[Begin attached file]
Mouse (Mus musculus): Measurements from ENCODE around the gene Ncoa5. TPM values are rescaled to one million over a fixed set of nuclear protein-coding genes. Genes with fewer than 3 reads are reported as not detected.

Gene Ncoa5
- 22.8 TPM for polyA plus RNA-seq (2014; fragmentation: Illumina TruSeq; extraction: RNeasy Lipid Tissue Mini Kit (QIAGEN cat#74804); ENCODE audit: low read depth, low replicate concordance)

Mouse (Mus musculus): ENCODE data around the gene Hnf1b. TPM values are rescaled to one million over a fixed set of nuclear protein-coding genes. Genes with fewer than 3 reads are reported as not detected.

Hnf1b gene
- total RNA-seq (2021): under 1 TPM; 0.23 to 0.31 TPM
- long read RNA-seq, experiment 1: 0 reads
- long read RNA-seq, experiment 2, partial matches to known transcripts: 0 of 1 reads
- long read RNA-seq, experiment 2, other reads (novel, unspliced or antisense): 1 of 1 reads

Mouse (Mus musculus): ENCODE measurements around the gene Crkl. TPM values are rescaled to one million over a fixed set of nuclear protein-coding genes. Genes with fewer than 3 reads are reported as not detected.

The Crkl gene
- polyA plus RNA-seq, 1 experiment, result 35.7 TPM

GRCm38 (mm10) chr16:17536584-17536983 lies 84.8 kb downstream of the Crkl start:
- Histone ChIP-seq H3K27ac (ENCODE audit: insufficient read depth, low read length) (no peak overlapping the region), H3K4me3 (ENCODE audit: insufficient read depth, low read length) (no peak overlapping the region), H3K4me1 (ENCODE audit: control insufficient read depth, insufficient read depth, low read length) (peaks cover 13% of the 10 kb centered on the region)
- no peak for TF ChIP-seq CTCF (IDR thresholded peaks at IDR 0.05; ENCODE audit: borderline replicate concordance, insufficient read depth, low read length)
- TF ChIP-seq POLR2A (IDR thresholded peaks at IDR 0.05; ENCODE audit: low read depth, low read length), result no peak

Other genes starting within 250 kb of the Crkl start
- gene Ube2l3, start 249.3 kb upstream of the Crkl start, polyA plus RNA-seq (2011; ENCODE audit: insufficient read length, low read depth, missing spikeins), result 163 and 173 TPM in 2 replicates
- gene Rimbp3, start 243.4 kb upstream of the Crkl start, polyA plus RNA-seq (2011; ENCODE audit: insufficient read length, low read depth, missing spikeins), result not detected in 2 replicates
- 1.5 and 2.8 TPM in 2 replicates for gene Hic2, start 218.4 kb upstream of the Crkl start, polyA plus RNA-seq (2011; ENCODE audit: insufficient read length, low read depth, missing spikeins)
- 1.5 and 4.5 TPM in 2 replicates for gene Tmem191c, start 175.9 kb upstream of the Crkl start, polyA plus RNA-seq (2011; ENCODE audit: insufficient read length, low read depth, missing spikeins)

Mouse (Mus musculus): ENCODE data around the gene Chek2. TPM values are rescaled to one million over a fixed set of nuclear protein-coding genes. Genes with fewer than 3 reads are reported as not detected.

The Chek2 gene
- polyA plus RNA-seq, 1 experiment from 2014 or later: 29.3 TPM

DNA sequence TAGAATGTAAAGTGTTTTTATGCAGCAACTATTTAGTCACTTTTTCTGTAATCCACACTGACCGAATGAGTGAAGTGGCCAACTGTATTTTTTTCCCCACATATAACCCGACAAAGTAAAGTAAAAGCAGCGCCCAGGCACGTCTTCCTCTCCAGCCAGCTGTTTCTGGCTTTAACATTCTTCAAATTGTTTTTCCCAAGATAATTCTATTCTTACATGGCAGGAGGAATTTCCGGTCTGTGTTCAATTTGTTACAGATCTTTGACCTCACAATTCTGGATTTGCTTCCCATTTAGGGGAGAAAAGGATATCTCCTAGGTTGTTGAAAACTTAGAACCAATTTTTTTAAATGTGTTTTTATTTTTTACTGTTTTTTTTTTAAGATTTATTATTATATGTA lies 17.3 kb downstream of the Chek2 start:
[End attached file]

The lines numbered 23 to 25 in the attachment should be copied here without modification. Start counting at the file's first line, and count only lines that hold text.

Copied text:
The Chek2 gene
- polyA plus RNA-seq, 1 experiment from 2014 or later: 29.3 TPM

DNA sequence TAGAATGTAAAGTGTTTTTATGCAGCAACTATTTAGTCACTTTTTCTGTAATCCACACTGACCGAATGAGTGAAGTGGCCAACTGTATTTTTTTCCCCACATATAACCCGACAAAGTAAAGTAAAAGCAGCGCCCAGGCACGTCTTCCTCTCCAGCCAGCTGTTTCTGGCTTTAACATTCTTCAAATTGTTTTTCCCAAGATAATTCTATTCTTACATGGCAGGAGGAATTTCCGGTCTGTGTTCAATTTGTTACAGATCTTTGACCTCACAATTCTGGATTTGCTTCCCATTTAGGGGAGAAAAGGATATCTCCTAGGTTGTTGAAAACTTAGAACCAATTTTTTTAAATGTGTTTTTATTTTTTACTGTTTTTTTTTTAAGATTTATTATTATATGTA lies 17.3 kb downstream of the Chek2 start: